An interesting thought if in theory we could understand the human mind. Although it still harks back to an earlier point of mine, where is the incentive to not commit the act in the first place?
  • Former MemberFormer Member Posts: 1,876,324 The Mix Honorary Guru
    Fiend_85 wrote: »
    Assuming that this is possible, can we move to a place in our justice system, where offense is always countered with a psychological reprogramming. Addressing the causes of behaviour and bringing a person into line with the rest of socital morality (Assuming also, for the sake of arguement, that all laws are morally correct)

    Sounds like North Korea.
  • Former MemberFormer Member Posts: 1,876,324 The Mix Honorary Guru
    Try to think of it as utopian, rather than dystopian, for the sake of argument. What the idea is, is that people are worked with to overcome problems, limitations, circumstances, and experiences, rather than punished for acting on them.
  • Former MemberFormer Member Posts: 1,876,324 The Mix Honorary Guru
    Fiend_85 wrote: »
    Try to think of it as utopian, rather than dystopian, for the sake of argument. What the idea is, is that people are worked with to overcome problems, limitations, circumstances, and experiences, rather than punished for acting on them.

    All great until the government starts making things illegal that shouldn't be, so how do you "cure" somebody for something when there isn't actually anything wrong with them?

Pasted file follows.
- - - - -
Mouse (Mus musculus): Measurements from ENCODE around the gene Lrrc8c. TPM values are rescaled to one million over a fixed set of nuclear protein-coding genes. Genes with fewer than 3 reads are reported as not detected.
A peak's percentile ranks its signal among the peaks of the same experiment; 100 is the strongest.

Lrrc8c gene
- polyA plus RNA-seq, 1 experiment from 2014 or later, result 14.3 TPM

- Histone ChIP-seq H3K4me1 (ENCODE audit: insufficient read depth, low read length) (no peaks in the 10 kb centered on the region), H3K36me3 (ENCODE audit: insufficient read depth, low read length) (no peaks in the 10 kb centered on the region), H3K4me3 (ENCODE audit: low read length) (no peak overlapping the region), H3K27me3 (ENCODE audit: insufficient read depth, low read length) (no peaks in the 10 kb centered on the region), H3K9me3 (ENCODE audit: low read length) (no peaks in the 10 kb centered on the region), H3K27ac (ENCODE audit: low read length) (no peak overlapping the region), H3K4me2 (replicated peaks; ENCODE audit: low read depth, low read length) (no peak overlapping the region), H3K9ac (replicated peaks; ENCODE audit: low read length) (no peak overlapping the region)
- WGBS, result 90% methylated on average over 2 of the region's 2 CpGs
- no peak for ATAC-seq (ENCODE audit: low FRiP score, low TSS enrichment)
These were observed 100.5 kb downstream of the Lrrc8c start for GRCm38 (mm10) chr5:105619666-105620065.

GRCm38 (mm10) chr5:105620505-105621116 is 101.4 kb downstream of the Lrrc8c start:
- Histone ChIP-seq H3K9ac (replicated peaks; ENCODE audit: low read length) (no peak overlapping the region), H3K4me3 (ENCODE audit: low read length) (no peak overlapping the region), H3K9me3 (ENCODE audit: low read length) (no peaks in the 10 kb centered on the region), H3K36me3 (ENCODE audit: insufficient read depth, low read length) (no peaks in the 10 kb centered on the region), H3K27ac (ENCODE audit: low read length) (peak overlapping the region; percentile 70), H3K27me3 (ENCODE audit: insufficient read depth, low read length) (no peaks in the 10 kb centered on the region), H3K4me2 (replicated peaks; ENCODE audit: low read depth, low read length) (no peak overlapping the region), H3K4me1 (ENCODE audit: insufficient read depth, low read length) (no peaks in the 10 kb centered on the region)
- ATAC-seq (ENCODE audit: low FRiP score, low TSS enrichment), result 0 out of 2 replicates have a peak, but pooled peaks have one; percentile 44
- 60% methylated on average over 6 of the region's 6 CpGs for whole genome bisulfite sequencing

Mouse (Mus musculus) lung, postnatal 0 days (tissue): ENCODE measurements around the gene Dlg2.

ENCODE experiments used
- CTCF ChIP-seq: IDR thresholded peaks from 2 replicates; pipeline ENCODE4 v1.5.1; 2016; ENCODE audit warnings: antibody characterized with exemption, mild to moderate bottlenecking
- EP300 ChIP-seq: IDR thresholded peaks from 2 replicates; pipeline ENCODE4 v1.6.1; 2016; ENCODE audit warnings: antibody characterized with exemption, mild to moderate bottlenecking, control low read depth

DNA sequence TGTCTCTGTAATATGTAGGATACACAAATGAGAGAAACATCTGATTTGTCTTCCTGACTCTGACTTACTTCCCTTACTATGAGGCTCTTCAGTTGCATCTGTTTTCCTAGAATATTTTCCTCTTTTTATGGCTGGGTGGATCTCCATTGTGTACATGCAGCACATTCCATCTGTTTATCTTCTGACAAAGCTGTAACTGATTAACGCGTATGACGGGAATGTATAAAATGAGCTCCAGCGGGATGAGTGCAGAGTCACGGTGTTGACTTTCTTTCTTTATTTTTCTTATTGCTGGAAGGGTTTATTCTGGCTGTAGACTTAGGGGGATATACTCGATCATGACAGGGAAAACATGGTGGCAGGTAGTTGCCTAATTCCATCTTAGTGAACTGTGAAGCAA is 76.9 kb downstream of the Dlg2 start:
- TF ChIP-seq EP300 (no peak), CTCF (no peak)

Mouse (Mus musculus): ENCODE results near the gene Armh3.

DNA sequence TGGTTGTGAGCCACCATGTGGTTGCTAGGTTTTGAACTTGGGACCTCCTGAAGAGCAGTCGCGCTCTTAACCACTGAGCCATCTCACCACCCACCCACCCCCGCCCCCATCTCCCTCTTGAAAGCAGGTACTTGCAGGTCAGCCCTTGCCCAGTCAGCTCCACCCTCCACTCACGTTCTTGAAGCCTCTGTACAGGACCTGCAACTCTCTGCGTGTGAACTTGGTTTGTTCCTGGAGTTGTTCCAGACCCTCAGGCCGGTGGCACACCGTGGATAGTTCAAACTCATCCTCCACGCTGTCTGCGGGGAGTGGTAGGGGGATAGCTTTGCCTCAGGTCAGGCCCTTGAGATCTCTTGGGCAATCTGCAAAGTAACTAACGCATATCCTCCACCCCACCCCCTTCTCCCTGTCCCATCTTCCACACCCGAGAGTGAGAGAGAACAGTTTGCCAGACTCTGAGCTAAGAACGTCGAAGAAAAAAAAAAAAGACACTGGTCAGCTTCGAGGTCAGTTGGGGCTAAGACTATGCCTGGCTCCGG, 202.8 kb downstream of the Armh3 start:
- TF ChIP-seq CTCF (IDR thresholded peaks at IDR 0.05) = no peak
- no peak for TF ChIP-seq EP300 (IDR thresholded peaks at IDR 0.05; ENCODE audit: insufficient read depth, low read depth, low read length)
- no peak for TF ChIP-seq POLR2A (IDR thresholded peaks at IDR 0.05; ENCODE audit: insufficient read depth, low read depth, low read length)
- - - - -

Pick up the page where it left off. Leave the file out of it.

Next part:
• Former MemberFormer Member Posts: 1,876,324 The Mix Honorary Guru
    Again, assuming that all laws are morally correct. Instead of worrying about a government making gay illegal, it's more what is really the best way to deal with crimes that pretty much everyone is against. Rape, murder, paedophillia, christianity(jokes!). etc
  • Former MemberFormer Member Posts: 1,876,324 The Mix Honorary Guru
    I suppose, one of the things I'm looking at is if you're going to lock someone up for life, why not kill them? The answer is, because they can stop being a risk, (or because they didn't do it). So with the "perfect" rehabilitation program, you can approach the issues that matter. Helping someone being better, no longer a risk, or recognising that the wrong person was found to have done it.
  • Former MemberFormer Member Posts: 1,876,324 The Mix Honorary Guru
    Fiend_85 wrote: »
    Try to think of it as utopian, rather than dystopian, for the sake of argument.

    So a bit more Brave New World?
  • Former MemberFormer Member Posts: 1,876,324 The Mix Honorary Guru
    Fiend_85 wrote: »
    I suppose, one of the things I'm looking at is if you're going to lock someone up for life, why not kill them? The answer is, because they can stop being a risk, (or because they didn't do it). So with the "perfect" rehabilitation program, you can approach the issues that matter. Helping someone being better, no longer a risk, or recognising that the wrong person was found to have done it.